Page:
Many aided Chinese primary schools in rural areas suffer from low enrolment

A file photo of a class session at an aided Chinese school.

KUCHING: Many of the aided Chinese primary schools in rural areas of Sarawak are schools with low student enrolment with as many as 130 of them having less than 150 students.

Among the 130 schools with low enrolment, 26 of them are have 30 students or less.

Most of these schools, according to Sarawak United Association of Chinese Primary Aided Schools Board of Management president Datuk Pau Chiong Ung, are located in the central region namely in Sibu, Kanowit, Bintangor and Sarikei.

In face of the introduction of the new policy of centralising schools with low enrolment, Pau said the board would have to hold meetings in various districts before any decision could be made.

He said the board welcomed the new state government policy announced by Education, Science and Technological Research Minister Dato Sri Michael Manyin to centralise schools with low enrolment.


Sarawak United Association of Chinese Primary Aided Schools Board of Management president Datuk Pau Chiong Ung.

“Prior to this, when we want to relocate our schools with low enrolment, we have to raise our own funds and find our own land. Now, the government is willing to step in to help us.

“Furthermore, Dato Sri Michael Manyin had made it clear that they would not force the new policy on us. So to us, the new policy is to our advantage and we appreciate that,” Pau told DayakDaily today.

He said even before the government looked into this problem, the board has relocated some low intake schools to ensure their survival.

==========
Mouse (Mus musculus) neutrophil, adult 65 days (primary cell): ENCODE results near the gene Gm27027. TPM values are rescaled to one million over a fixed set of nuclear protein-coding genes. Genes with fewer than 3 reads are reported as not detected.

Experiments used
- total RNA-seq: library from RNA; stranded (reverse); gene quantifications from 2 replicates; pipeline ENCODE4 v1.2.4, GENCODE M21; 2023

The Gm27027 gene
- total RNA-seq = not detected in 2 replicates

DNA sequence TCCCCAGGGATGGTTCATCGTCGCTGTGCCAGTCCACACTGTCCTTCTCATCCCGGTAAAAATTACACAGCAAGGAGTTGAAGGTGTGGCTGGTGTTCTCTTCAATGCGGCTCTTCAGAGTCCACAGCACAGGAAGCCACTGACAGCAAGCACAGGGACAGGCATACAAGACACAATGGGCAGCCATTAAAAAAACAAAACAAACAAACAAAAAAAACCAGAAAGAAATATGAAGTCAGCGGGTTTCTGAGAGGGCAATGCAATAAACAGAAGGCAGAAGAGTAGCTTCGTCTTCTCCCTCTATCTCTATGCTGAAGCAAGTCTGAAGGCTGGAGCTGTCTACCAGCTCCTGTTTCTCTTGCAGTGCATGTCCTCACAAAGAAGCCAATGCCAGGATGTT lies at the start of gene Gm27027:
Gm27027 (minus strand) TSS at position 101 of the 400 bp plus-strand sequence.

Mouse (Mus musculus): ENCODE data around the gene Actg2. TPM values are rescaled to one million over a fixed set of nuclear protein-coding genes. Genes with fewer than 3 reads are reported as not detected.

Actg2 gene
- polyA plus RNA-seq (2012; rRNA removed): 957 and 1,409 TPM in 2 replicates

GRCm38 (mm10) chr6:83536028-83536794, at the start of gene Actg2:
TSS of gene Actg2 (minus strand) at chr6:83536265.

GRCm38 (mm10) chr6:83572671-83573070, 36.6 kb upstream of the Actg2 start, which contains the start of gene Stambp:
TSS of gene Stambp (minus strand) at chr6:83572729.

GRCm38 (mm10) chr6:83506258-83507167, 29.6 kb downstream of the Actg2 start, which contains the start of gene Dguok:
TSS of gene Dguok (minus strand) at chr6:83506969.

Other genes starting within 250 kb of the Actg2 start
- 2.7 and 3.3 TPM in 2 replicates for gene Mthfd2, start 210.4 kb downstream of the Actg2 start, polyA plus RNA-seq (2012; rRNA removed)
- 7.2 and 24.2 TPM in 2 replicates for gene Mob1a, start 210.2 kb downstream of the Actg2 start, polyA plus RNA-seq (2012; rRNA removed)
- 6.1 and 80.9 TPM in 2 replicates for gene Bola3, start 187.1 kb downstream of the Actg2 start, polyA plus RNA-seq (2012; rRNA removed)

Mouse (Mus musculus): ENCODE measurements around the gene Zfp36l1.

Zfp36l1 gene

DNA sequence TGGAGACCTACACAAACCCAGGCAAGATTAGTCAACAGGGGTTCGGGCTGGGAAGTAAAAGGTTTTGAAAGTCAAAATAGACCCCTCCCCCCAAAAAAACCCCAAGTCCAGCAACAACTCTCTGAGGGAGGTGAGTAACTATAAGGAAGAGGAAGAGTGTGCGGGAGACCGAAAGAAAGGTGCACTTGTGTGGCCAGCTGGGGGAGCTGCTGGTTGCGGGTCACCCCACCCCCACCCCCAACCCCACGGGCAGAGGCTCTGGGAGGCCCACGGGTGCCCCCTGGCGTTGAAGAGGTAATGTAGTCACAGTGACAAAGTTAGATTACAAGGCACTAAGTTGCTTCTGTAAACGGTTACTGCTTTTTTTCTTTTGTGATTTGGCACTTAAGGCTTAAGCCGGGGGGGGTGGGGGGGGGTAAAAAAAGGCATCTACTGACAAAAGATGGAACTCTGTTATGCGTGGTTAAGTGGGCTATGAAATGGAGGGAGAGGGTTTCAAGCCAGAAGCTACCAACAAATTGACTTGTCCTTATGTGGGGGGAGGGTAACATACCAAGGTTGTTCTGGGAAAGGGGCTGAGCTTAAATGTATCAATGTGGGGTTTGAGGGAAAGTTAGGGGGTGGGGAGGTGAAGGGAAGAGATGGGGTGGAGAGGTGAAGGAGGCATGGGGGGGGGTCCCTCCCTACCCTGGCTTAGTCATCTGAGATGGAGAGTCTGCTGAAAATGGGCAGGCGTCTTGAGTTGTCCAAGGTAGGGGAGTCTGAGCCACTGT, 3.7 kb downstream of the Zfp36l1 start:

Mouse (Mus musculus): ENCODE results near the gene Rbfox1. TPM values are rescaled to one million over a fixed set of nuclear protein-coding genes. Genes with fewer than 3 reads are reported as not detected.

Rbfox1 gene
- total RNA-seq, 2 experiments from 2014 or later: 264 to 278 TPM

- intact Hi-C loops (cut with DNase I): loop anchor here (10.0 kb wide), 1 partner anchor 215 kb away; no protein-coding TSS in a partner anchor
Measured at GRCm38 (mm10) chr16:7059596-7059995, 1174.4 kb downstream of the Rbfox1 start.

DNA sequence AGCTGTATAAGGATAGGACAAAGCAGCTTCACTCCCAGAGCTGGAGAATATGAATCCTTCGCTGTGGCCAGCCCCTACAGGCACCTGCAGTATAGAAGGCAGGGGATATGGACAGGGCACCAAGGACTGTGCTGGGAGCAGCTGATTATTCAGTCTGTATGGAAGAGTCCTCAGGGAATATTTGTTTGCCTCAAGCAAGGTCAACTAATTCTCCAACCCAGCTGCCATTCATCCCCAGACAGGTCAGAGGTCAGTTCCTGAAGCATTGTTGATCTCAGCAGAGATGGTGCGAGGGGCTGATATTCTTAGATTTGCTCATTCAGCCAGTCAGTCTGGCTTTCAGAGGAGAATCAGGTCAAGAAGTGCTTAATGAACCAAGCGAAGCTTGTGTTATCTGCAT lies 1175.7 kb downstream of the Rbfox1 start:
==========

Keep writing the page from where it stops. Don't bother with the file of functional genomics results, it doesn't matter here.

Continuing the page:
Citing the example of the relocation of SJK Kai Ming from Bintangor to Bintulu, he said before the school was relocated, there were only six students in the whole school.

“Now after relocating to Bintulu, records show that the school will have 250 students next year,” said Pau.

He said Manyin also made it clear that if there was only one aided Chinese primary school within a certain radius, even though the enrolment of that school is low, the government would also not force the school to relocate as that would deprive the children in that area of Chinese primary education.

“For example, we have a Chinese primary school in Long Lama where the student number is below 50. But it is the only Chinese primary school in the area. No matter how, that school will not be closed or relocated, of which Dato Sri shared the same view,” he said.

Pau said the stance of the board was that for any school to be relocated or centralised, both the management board of the affected school and the parents of the students must be consulted and that both agreed to do so.

“Other conditions we would like to stress is that the nature of Chinese education must be maintained after centralisation or relocation and that the school board continues to be in control.

“It is also our stance that in the implementation of centralising schools with low enrolment, the number of Chinese schools in the state will not be reduced.

“For any relocation to happen, it must be the case where the school to be relocated must be moved to a well-populated areas where Chinese primary education is needed and the school will continue to thrive,” said Pau.

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